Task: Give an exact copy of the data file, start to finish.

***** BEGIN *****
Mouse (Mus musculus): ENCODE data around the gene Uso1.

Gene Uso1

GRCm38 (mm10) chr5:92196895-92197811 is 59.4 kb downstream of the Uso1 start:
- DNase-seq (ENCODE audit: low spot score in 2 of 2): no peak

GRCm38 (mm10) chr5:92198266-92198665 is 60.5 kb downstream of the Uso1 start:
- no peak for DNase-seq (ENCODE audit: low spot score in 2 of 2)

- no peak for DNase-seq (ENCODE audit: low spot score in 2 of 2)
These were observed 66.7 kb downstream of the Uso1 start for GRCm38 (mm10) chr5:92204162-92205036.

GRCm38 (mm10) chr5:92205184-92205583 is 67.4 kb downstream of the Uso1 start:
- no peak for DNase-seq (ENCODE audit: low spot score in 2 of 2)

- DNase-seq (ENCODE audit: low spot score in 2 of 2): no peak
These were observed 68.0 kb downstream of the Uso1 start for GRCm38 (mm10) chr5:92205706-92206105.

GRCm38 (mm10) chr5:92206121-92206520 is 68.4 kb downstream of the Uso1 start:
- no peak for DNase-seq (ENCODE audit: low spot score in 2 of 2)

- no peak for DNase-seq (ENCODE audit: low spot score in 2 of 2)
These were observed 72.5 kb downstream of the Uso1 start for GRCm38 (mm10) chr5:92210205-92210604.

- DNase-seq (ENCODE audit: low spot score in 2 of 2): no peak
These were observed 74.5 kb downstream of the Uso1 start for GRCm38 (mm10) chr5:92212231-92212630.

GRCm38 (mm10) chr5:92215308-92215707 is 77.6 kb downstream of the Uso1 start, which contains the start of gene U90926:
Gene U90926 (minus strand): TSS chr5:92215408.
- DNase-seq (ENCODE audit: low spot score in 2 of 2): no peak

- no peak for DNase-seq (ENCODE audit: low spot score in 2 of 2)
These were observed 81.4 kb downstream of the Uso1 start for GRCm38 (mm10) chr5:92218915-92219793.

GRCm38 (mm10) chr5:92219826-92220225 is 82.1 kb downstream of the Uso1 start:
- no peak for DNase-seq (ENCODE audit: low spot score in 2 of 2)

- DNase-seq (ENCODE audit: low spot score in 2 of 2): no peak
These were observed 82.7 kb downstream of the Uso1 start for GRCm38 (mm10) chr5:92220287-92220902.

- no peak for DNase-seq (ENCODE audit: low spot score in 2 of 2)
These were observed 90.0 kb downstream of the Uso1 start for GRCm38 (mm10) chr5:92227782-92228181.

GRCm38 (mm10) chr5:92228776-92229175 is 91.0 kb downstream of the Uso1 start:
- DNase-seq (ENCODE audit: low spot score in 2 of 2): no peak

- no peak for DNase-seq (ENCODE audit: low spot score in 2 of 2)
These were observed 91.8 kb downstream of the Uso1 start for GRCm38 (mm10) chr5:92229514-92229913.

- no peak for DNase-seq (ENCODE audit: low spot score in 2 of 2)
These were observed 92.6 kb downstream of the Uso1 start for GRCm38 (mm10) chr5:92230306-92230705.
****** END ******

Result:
Mouse (Mus musculus): ENCODE data around the gene Uso1.

Gene Uso1

GRCm38 (mm10) chr5:92196895-92197811 is 59.4 kb downstream of the Uso1 start:
- DNase-seq (ENCODE audit: low spot score in 2 of 2): no peak

GRCm38 (mm10) chr5:92198266-92198665 is 60.5 kb downstream of the Uso1 start:
- no peak for DNase-seq (ENCODE audit: low spot score in 2 of 2)

- no peak for DNase-seq (ENCODE audit: low spot score in 2 of 2)
These were observed 66.7 kb downstream of the Uso1 start for GRCm38 (mm10) chr5:92204162-92205036.

GRCm38 (mm10) chr5:92205184-92205583 is 67.4 kb downstream of the Uso1 start:
- no peak for DNase-seq (ENCODE audit: low spot score in 2 of 2)

- DNase-seq (ENCODE audit: low spot score in 2 of 2): no peak
These were observed 68.0 kb downstream of the Uso1 start for GRCm38 (mm10) chr5:92205706-92206105.

GRCm38 (mm10) chr5:92206121-92206520 is 68.4 kb downstream of the Uso1 start:
- no peak for DNase-seq (ENCODE audit: low spot score in 2 of 2)

- no peak for DNase-seq (ENCODE audit: low spot score in 2 of 2)
These were observed 72.5 kb downstream of the Uso1 start for GRCm38 (mm10) chr5:92210205-92210604.

- DNase-seq (ENCODE audit: low spot score in 2 of 2): no peak
These were observed 74.5 kb downstream of the Uso1 start for GRCm38 (mm10) chr5:92212231-92212630.

GRCm38 (mm10) chr5:92215308-92215707 is 77.6 kb downstream of the Uso1 start, which contains the start of gene U90926:
Gene U90926 (minus strand): TSS chr5:92215408.
- DNase-seq (ENCODE audit: low spot score in 2 of 2): no peak

- no peak for DNase-seq (ENCODE audit: low spot score in 2 of 2)
These were observed 81.4 kb downstream of the Uso1 start for GRCm38 (mm10) chr5:92218915-92219793.

GRCm38 (mm10) chr5:92219826-92220225 is 82.1 kb downstream of the Uso1 start:
- no peak for DNase-seq (ENCODE audit: low spot score in 2 of 2)

- DNase-seq (ENCODE audit: low spot score in 2 of 2): no peak
These were observed 82.7 kb downstream of the Uso1 start for GRCm38 (mm10) chr5:92220287-92220902.

- no peak for DNase-seq (ENCODE audit: low spot score in 2 of 2)
These were observed 90.0 kb downstream of the Uso1 start for GRCm38 (mm10) chr5:92227782-92228181.

GRCm38 (mm10) chr5:92228776-92229175 is 91.0 kb downstream of the Uso1 start:
- DNase-seq (ENCODE audit: low spot score in 2 of 2): no peak

- no peak for DNase-seq (ENCODE audit: low spot score in 2 of 2)
These were observed 91.8 kb downstream of the Uso1 start for GRCm38 (mm10) chr5:92229514-92229913.

- no peak for DNase-seq (ENCODE audit: low spot score in 2 of 2)
These were observed 92.6 kb downstream of the Uso1 start for GRCm38 (mm10) chr5:92230306-92230705.